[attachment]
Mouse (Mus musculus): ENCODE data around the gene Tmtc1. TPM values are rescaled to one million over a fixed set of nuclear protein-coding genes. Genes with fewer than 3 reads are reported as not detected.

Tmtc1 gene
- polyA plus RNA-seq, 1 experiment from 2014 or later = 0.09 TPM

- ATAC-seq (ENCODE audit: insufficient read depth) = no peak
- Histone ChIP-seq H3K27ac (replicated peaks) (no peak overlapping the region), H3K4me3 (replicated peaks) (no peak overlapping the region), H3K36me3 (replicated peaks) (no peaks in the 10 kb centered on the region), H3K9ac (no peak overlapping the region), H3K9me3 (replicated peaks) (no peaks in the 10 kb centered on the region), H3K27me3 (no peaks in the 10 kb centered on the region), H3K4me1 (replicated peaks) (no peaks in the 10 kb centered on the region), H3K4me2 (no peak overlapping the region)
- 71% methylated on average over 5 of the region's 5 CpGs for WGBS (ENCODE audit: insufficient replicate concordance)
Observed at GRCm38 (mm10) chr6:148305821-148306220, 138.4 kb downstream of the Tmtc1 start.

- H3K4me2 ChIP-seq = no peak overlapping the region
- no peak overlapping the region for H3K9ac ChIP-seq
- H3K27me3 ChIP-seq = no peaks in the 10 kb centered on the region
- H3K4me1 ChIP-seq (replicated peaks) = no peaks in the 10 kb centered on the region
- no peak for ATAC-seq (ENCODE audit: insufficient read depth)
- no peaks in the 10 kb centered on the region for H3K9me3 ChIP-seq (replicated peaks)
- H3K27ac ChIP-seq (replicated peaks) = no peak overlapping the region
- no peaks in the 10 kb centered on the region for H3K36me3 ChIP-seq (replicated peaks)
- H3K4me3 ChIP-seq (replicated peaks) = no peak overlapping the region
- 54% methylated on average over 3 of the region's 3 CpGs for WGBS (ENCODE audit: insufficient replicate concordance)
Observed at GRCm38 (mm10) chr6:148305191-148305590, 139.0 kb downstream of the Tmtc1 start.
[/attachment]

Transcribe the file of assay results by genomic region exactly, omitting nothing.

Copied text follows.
Mouse (Mus musculus): ENCODE data around the gene Tmtc1. TPM values are rescaled to one million over a fixed set of nuclear protein-coding genes. Genes with fewer than 3 reads are reported as not detected.

Tmtc1 gene
- polyA plus RNA-seq, 1 experiment from 2014 or later = 0.09 TPM

- ATAC-seq (ENCODE audit: insufficient read depth) = no peak
- Histone ChIP-seq H3K27ac (replicated peaks) (no peak overlapping the region), H3K4me3 (replicated peaks) (no peak overlapping the region), H3K36me3 (replicated peaks) (no peaks in the 10 kb centered on the region), H3K9ac (no peak overlapping the region), H3K9me3 (replicated peaks) (no peaks in the 10 kb centered on the region), H3K27me3 (no peaks in the 10 kb centered on the region), H3K4me1 (replicated peaks) (no peaks in the 10 kb centered on the region), H3K4me2 (no peak overlapping the region)
- 71% methylated on average over 5 of the region's 5 CpGs for WGBS (ENCODE audit: insufficient replicate concordance)
Observed at GRCm38 (mm10) chr6:148305821-148306220, 138.4 kb downstream of the Tmtc1 start.

- H3K4me2 ChIP-seq = no peak overlapping the region
- no peak overlapping the region for H3K9ac ChIP-seq
- H3K27me3 ChIP-seq = no peaks in the 10 kb centered on the region
- H3K4me1 ChIP-seq (replicated peaks) = no peaks in the 10 kb centered on the region
- no peak for ATAC-seq (ENCODE audit: insufficient read depth)
- no peaks in the 10 kb centered on the region for H3K9me3 ChIP-seq (replicated peaks)
- H3K27ac ChIP-seq (replicated peaks) = no peak overlapping the region
- no peaks in the 10 kb centered on the region for H3K36me3 ChIP-seq (replicated peaks)
- H3K4me3 ChIP-seq (replicated peaks) = no peak overlapping the region
- 54% methylated on average over 3 of the region's 3 CpGs for WGBS (ENCODE audit: insufficient replicate concordance)
Observed at GRCm38 (mm10) chr6:148305191-148305590, 139.0 kb downstream of the Tmtc1 start.